by James Rada, Jr.

November 1922, 100 Years Ago

Rev. Waltemyer Resigns

Rev. W. C. Waltemyer, who for the past seven years has been pastor of St. John’s Lutheran Church in Thurmont, has handed his resignation to the Council of the church, the same to be effective January 1st, 1923. The members of the Council were reluctant to consider the resignation, as he is unusually well thought of in his congregation.

                                          – Catoctin Clarion, November 2, 1922

S.S. Parade in Frederick

Nearly 3,000 men, representing practically every district in the county, marched Sunday afternoon in the Sixth Annual Sunday School Parade in Frederick City, the biggest religious demonstration made up entirely of men, of this county’s history.

Perfect weather conditions helped swell the number of paraders and the crowds which lined the sidewalks for many squares. The parade was 40 minutes passing a given point.

                                          – Catoctin Clarion, November 26, 1922

November 1947, 75 Years Ago

Thurmont Lions Sponsor Trip

As the mother of 24 children, twelve of whom are still living, Mrs. Charles H. Clarke hasn’t had time to leave her home in Thurmont, during the past twenty years. In fact, she has never traveled out of her native State in all the 52 years of her life.

Next week, however, she will take a trip to California to have a chance to fulfill her “heart’s desire”—on a national radio program.

Mrs. Clarke is being sent by the Lions Club of Thurmont and other sponsoring organizations whose members think it’s about time that she see more of the world.

“I’m not going to worry about anything,” she says, “I’ve had so many troubles and worries with my many children over the years that the trip won’t upset me.”

                                          – Frederick News, November 22, 1947

Dr. Lyons Outlines TB Treatment For District Nurses

Dr. I. B. Lyon, Sabillasville, gave an illustrated talk on “The Latest Aspects of the Treatment of Tuberculosis,” at the meeting of the District No. 1, Maryland State Nurses Association last night at the Allegany Hospital Nurses Home.

Dr. Lyon listed three forms of treatment, the first he said is rest, which he said is still the best. The second is the use of streptomycin, one of the newest drugs. He explained that so far the extent of its use is not known, but said that in certain types of tuberculosis it has been very effective, especially in caseous types.

Plastic surgery was listed by the speaker as the third form of treatment. He said this includes surgical removal of the ribs and the use of oleothorax and pneumothorax, depending on whether oil or air in the pleural cavity is desired.

                                     – Cumberland News, November 26, 1947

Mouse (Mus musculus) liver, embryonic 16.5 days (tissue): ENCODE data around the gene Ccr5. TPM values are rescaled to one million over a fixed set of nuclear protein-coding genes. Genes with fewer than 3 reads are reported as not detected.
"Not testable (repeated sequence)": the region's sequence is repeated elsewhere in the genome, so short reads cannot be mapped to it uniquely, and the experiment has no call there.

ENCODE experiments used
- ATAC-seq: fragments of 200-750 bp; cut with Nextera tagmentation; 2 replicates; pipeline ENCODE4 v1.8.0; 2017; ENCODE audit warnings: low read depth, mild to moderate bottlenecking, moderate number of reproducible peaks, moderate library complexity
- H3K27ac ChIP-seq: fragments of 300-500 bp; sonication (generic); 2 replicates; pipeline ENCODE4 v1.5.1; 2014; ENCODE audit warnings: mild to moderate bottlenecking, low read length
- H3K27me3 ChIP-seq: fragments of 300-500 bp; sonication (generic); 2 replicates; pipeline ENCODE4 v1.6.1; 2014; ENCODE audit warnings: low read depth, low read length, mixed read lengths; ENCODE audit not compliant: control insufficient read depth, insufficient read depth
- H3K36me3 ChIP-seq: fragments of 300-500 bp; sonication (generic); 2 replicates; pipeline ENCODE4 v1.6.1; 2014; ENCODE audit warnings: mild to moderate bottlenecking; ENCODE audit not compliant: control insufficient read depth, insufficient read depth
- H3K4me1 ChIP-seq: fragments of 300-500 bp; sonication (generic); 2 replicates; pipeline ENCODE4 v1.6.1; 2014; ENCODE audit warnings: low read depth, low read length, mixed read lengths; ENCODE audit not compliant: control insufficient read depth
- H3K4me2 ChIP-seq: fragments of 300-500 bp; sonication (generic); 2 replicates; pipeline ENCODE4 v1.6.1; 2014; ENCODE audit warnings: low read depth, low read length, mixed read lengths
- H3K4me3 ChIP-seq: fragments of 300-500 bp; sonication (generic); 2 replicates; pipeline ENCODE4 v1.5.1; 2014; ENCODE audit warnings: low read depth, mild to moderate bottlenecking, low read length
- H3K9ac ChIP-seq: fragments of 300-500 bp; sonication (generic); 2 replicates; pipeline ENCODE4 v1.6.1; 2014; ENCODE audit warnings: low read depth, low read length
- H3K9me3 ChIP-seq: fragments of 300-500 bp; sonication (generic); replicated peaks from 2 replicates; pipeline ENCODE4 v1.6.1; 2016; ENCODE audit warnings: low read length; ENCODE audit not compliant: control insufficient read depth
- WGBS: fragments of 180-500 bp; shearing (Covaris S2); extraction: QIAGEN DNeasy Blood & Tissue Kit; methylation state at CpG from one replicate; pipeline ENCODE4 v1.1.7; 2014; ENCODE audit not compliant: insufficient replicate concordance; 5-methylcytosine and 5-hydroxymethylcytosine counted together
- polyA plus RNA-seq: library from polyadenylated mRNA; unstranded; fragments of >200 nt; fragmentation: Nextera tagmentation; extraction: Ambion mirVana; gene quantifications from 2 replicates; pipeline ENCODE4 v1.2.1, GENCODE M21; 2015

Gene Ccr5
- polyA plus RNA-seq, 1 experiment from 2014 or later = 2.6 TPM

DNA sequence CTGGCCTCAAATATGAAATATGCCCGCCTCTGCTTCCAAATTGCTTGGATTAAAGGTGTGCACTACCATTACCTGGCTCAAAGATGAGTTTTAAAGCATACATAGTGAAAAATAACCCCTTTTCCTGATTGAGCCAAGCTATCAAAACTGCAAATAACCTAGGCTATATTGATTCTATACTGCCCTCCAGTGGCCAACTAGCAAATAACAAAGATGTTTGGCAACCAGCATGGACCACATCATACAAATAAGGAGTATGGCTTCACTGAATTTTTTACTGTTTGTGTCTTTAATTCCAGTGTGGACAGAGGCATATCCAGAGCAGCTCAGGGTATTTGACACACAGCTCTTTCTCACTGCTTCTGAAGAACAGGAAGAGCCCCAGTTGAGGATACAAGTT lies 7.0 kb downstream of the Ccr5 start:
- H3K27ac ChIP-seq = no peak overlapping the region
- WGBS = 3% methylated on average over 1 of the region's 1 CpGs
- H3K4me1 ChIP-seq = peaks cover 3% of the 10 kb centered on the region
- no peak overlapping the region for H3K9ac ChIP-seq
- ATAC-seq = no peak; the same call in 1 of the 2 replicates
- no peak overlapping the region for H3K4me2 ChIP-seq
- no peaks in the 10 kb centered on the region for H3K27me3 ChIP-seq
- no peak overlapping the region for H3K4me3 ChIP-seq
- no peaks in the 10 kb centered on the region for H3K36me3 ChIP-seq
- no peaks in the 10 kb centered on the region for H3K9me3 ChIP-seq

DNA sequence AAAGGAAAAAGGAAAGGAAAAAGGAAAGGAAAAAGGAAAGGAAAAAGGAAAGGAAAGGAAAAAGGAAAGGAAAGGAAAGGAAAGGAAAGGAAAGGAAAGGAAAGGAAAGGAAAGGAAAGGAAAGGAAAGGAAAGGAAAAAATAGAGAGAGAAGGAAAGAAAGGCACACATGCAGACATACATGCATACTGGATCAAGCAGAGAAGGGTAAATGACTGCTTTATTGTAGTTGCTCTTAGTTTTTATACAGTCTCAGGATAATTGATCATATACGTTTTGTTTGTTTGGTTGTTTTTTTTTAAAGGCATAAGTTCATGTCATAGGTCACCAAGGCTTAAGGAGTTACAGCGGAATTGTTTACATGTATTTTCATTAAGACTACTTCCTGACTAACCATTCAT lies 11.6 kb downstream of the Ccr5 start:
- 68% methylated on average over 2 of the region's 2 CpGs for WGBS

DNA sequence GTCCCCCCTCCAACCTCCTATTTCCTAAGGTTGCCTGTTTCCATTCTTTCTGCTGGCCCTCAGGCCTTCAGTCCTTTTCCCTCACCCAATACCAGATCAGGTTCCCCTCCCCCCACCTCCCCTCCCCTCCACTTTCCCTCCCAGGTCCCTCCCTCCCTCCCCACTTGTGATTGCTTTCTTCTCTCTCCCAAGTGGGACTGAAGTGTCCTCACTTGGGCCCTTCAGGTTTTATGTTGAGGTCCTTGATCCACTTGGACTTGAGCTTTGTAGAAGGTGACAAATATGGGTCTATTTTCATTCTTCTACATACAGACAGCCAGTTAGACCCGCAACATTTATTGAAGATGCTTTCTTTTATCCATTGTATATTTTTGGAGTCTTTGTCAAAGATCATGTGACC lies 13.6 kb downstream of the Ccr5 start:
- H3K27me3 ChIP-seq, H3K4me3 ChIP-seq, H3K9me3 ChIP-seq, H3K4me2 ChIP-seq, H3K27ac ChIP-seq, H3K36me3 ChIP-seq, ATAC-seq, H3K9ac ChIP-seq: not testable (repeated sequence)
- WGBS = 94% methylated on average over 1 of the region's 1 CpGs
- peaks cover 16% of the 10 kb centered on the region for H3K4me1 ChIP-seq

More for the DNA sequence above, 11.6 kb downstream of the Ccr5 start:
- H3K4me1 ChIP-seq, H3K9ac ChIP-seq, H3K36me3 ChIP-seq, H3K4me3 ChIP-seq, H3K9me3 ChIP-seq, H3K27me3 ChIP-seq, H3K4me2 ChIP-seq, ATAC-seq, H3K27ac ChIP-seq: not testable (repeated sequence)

November 1972, 50 Years Ago

Potomac Edison Warns Hunters

With the opening of hunting seasons in the area, The Potomac Edison Company has issued an appeal to hunters to “avoid using power line insulators for target practice.” Citing several recent cases of serious damage to lines and interruption of electric service to customers, a PE spokesman reminded sportsmen that “shooting into the air with a rifle is dangerous enough, but aiming at insulators is worse—it’s illegal.”

                                          – Emmitsburg Chronicle, November 2, 1972

Town Approves Annexation Of Emmit-Ridge; Plans To Buy More Ground

At their meeting Monday night, the Town Council formally adopted a resolution calling for the annexation of Emmit-Ridge on the Irishtown Road. The property, which is comprised of approximately 17 ½ acres, is the proposed site for 190 housing units. The property will become part of the town unless 20 percent of the town’s registered voters should request a referendum.

Mayor Sprankle informed the council that Charles Koontz was willing to sell the town nine acres of land which he owns below the present town reservoir on the Koontz property that would be of considerable help in taking care of the town’s water problems. The Council agreed to purchase the property.

                                          – Emmitsburg Chronicle, November 9, 1972

November 1997, 25 Years Ago

Town Mourns Death of Commissioner

The sudden death of David Luther Copenhaver has left a great sadness and a void in the community.

Mr. Copenhaver, 49, of East Main Street, died Tuesday, Oct. 28 at his residence. He was the husband of Velma Marie Reaver Copenhaver.

Funeral services were held Friday, Oct. 31, at Mount St. Mary’s College Chapel of the Immaculate Conception.

                                          – The Emmitsburg Regional Dispatch, November 1997

Extended Elementary School Proposed to BOE

Over 200 parents, grandparents, and caregivers attended the Oct. 23 town meeting to hear presentations and discussion about the future of students in Emmitsburg schools. The meeting was a follow-up to a previous meeting which carried the same theme: “Give us back out kids.” The purpose of these efforts is to reduce the flow of students out of the community and to reestablish a school in Emmitsburg for children from kindergarten to the eighth grade.

In his opening remarks Emmitsburg Mayor William Carr urged the townspeople and the attending members of the Frederick County Board of Education and the County Commissioners to “look to the future and work in partnership” in resolving concerns about the development and placement of elementary and middle schools in the Northern Frederick County region.

                                          – The Emmitsburg Regional Dispatch, November 1997

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